A Cancer Survivor’s Diagnosis Story

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If you’re a current reader of the blog, you already know I’m a 13-year cancer survivor.  Every survivor has a story to tell, and each one is unique to the survivor’s experience.

It’s not ever been easy for me to talk about it. Even typing it out for everyone to read makes me a bit emotional (cue the waterworks).   Wrapped up in those tears are a swarm of emotions: insanity, grief, all-encompassing fear, love, and many, many miracles along the way.    Here is the first snapshot of my journey- A Cancer Survivor’s Diagnosis Story.

(Disclaimer- this post may contain affiliate links. If you choose to purchase from one of these links, I may receive a small commission at no cost to you. All advice given is my own opinion and cannot be used as a substitute for consulting a medical or mental health professional.  For more information, please view my disclaimer link page here.)

Where it All Starts

13 years ago, I was a 32-year-old wife and mom. I was teaching third grade in rural Kentucky. My husband worked the night shift, so I was the main parental figure, the go-to, for our 3 kids, who were 4, 5, and 6 at the time. We were in the process of adopting our son, he was the 5-year-old, out of foster care.

My amazing husband has always been super supportive, and he did what he could to help, all while working a 5:15 p.m-2:00 a.m. (it was usually later) shift.  I worked in children’s ministry at our church, scheduled meals for the community Teen Mothers of Preschoolers (MOPS) group and sang with an all-girls group with 3 of my friends from church.  I was going about my life each day, acting as if the next were guaranteed.

Life was EXTREMELY busy, and I often felt exhausted, but I thought that was all a part of the busy mom’s life. 

It’s surreal now, but in hindsight (they say it’s 20/20) I can see the glaring signs that something was definitely wrong with me. Driving anywhere, at any time of the day, and feeling like if I shut my eyes I would fall dead asleep. Biking on the beach and realizing I couldn’t pedal more than a couple hundred yards without stopping to catch my breath. Walking outside and on the treadmill several days a week, and instead of building stamina, being able to do less and less. It was a slow progression backward, but it was there, nonetheless.

A Fun Birthday Weekend

So, my oldest turned 7, and we decided to celebrate at the local roller rink that Saturday. It’s a super-fun spot that my husband and I had frequented in our younger years, and we were excited to share the fun with our kids and their guests. Our oldest was in first grade. Several of her friends had older siblings in my class, so we encouraged these families to bring everyone and have a great time skating. It was a wonderful party and we had all had a blast!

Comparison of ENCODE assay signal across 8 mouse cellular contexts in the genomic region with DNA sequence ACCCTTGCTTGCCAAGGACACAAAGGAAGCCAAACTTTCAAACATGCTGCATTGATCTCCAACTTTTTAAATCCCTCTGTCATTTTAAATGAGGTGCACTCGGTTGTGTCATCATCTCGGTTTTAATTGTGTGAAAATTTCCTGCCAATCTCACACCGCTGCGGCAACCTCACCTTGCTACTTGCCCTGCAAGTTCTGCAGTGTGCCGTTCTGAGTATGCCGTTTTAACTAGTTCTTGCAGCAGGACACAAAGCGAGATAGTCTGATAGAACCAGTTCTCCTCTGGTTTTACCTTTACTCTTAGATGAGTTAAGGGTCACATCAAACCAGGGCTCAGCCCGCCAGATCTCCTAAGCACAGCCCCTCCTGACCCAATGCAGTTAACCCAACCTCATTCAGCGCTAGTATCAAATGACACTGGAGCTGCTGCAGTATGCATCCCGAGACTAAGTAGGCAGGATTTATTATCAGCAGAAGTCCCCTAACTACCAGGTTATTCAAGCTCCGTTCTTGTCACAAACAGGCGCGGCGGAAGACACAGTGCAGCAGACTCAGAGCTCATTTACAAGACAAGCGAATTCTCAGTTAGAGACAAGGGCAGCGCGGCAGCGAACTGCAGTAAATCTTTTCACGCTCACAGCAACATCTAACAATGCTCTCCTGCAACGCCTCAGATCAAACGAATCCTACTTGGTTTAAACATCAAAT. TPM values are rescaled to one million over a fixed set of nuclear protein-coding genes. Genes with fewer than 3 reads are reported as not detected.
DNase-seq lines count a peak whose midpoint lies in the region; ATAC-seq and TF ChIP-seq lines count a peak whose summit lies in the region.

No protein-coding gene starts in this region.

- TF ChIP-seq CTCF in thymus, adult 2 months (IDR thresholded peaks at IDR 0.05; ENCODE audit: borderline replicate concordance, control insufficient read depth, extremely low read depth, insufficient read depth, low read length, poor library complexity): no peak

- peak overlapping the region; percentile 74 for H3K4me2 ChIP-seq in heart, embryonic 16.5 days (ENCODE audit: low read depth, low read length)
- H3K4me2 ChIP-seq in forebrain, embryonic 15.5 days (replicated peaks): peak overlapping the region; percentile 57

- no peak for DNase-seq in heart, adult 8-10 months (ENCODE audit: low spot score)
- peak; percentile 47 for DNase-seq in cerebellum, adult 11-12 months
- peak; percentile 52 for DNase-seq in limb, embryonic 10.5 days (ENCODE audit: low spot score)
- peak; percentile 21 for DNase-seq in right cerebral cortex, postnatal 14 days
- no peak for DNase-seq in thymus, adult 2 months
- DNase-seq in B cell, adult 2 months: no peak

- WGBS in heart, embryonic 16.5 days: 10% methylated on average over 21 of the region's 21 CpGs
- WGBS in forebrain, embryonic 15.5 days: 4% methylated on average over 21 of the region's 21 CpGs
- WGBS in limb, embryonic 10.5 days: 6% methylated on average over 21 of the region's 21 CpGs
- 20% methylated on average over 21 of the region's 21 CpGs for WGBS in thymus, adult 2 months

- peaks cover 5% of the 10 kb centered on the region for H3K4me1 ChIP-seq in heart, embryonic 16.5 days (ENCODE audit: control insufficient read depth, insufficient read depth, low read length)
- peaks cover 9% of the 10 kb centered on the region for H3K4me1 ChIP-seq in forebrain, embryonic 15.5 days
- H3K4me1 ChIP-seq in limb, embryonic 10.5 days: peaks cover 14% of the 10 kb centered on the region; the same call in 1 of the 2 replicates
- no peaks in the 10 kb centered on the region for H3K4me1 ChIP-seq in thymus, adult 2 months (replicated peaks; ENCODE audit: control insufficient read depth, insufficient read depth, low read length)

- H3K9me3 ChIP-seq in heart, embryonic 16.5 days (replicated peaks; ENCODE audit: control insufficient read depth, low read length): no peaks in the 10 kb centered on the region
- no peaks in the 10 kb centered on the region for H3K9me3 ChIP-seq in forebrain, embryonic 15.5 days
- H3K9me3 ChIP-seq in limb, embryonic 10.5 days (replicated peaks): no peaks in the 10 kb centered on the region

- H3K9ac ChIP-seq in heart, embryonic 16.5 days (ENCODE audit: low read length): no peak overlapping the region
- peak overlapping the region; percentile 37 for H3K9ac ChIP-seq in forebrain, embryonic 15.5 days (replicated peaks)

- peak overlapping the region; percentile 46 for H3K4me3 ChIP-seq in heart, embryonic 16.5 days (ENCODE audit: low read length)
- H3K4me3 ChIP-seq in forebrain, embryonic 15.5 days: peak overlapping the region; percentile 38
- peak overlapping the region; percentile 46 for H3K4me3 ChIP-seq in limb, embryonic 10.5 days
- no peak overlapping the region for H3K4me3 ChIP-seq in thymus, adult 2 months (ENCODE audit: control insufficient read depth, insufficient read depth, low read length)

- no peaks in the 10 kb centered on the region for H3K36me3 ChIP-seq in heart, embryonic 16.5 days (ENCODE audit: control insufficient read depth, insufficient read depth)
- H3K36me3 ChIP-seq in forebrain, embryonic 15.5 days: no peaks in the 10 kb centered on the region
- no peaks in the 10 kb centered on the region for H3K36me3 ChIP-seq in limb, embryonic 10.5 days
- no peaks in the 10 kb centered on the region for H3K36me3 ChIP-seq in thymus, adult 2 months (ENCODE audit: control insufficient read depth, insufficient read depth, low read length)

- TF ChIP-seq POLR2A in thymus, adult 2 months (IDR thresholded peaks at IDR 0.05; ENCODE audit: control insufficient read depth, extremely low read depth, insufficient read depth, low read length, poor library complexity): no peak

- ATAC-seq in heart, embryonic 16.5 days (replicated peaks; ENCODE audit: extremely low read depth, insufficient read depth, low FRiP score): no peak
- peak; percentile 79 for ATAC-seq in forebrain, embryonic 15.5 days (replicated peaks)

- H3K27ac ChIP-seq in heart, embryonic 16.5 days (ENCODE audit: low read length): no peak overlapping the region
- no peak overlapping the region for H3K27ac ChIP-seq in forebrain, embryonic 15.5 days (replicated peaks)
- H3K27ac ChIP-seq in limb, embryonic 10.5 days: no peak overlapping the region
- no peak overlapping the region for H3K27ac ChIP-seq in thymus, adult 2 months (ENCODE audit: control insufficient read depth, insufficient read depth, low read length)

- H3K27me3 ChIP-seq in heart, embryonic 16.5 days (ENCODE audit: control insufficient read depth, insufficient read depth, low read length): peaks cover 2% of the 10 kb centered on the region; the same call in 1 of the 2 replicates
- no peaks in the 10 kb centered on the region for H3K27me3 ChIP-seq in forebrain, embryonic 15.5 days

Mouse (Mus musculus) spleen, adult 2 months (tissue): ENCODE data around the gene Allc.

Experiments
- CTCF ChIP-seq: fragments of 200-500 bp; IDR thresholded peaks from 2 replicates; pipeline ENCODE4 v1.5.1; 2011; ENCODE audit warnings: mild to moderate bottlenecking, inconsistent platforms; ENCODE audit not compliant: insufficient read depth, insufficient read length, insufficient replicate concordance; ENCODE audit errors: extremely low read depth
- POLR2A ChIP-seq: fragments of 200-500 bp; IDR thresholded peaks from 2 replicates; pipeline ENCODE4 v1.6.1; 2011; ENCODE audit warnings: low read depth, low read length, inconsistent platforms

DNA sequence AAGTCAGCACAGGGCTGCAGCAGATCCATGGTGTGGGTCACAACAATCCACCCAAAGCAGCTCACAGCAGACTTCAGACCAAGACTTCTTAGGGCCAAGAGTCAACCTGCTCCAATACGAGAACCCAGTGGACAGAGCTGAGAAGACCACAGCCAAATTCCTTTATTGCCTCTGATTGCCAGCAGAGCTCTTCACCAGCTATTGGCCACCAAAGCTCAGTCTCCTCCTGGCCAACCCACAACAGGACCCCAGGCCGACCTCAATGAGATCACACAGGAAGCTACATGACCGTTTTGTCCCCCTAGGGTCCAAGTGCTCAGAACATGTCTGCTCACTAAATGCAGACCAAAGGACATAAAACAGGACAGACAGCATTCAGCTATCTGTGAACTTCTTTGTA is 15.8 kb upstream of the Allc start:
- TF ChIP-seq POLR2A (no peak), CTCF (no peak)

On Monday morning, a couple of students in my class, who had attended the party, were out sick with strep.  Oh, no….  The next morning, the birthday girl woke up with a sore throat and a small fever.  She stayed home with her daddy, and we met them after school for her appointment.

I remember walking into the exam room, 3 kids in tow, one feeling unwell. The other 2 were live wires, even when tired or sick, so it was the usual fun event of “don’t touch that”, “don’t spin on that chair”, or “stop moving the bed”, and all of that nonsense!

Say What?

The doctor came into the exam room, and his eyes landed on me.  “Are you tired?” he asked abruptly.  His question caught me off guard, my mouth hung open, and I just stared at him for a moment. 

I finally managed to stammer out something along the lines of, “I have 3 kids, a full-time job, and tons of other commitments.  Of course, I’m tired!’’  Not looking impressed, he turned to the oldest, examining her kindly but thoroughly. 

Turning back to me, “She has a viral throat infection.  Rest and fluids will help.  As for you,” he continued as he turned to write in her chart, “I’m ordering fasting bloodwork for you to do in the morning.  You’re too pale.”  He stated this simply, but his eyes continued to bore into me after he was finished charting. 

I held myself back from rolling my eyes, thinking about everything I had to do, as he handed me the orders to take with me.  The doctor insisting I get bloodwork the next day did have me worried. But, people get bloodwork every day, so I didn’t think about it much more that night.

Getting Results

The next morning, I dropped the kids off at daycare, rushed to the lab, and pulled into the school parking lot without a minute to spare.  Going about my normal routine, I was planning to call my doctor at the end of the day to find out the results, when the phone rang at 10:15 a.m.  The nurse on the other end told me, “You have about 1/3 of the blood you should have in your body.  We need to see you in the office ASAP.  Dr. S wants to admit you to the hospital for a blood transfusion.” 

A Cancer Survivor's Diagnosis Story